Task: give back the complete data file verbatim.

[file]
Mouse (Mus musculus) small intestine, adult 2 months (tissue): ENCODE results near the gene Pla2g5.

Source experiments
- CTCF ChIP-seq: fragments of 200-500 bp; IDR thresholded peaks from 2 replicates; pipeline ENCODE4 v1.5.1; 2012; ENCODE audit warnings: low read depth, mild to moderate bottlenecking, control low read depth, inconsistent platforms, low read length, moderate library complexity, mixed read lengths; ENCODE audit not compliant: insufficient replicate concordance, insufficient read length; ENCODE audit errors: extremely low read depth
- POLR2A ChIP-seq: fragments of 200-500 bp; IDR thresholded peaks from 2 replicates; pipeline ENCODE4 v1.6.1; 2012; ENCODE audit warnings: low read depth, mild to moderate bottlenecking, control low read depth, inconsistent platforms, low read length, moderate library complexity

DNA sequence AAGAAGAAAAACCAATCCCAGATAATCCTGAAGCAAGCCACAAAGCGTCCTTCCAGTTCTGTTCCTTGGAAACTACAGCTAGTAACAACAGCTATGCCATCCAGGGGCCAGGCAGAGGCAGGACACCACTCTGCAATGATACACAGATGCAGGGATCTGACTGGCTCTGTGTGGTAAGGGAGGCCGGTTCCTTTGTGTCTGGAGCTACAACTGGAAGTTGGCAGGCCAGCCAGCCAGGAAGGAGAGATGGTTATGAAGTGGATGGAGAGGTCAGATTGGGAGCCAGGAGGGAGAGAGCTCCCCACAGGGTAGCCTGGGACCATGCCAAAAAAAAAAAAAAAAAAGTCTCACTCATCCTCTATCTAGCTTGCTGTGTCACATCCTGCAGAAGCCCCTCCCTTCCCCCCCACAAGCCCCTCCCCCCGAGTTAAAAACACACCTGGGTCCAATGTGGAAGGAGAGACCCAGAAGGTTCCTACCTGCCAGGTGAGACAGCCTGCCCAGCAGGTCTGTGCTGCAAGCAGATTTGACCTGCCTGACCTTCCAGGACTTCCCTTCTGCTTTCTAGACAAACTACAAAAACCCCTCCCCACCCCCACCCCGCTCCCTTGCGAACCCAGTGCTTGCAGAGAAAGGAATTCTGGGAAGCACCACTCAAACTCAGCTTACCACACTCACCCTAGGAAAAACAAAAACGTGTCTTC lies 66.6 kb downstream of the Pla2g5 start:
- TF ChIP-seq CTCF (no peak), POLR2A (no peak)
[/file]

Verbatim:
Mouse (Mus musculus) small intestine, adult 2 months (tissue): ENCODE results near the gene Pla2g5.

Source experiments
- CTCF ChIP-seq: fragments of 200-500 bp; IDR thresholded peaks from 2 replicates; pipeline ENCODE4 v1.5.1; 2012; ENCODE audit warnings: low read depth, mild to moderate bottlenecking, control low read depth, inconsistent platforms, low read length, moderate library complexity, mixed read lengths; ENCODE audit not compliant: insufficient replicate concordance, insufficient read length; ENCODE audit errors: extremely low read depth
- POLR2A ChIP-seq: fragments of 200-500 bp; IDR thresholded peaks from 2 replicates; pipeline ENCODE4 v1.6.1; 2012; ENCODE audit warnings: low read depth, mild to moderate bottlenecking, control low read depth, inconsistent platforms, low read length, moderate library complexity

DNA sequence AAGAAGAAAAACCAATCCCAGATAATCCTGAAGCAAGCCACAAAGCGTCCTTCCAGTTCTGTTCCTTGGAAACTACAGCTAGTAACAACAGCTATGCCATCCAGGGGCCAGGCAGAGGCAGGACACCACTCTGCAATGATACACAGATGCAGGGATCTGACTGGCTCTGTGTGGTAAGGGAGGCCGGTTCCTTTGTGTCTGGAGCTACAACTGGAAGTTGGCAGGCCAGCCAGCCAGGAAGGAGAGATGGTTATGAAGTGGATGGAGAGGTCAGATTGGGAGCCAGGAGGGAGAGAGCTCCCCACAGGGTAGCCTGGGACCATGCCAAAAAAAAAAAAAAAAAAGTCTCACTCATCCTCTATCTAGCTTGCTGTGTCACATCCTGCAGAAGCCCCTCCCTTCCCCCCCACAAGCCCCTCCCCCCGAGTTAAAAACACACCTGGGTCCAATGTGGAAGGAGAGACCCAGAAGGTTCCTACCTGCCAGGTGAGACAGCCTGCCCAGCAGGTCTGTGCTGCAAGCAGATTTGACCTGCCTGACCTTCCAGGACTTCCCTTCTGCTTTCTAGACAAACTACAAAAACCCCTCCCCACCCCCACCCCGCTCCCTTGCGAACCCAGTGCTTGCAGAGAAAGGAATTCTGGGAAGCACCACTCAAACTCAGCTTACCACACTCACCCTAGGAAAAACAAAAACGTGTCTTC lies 66.6 kb downstream of the Pla2g5 start:
- TF ChIP-seq CTCF (no peak), POLR2A (no peak)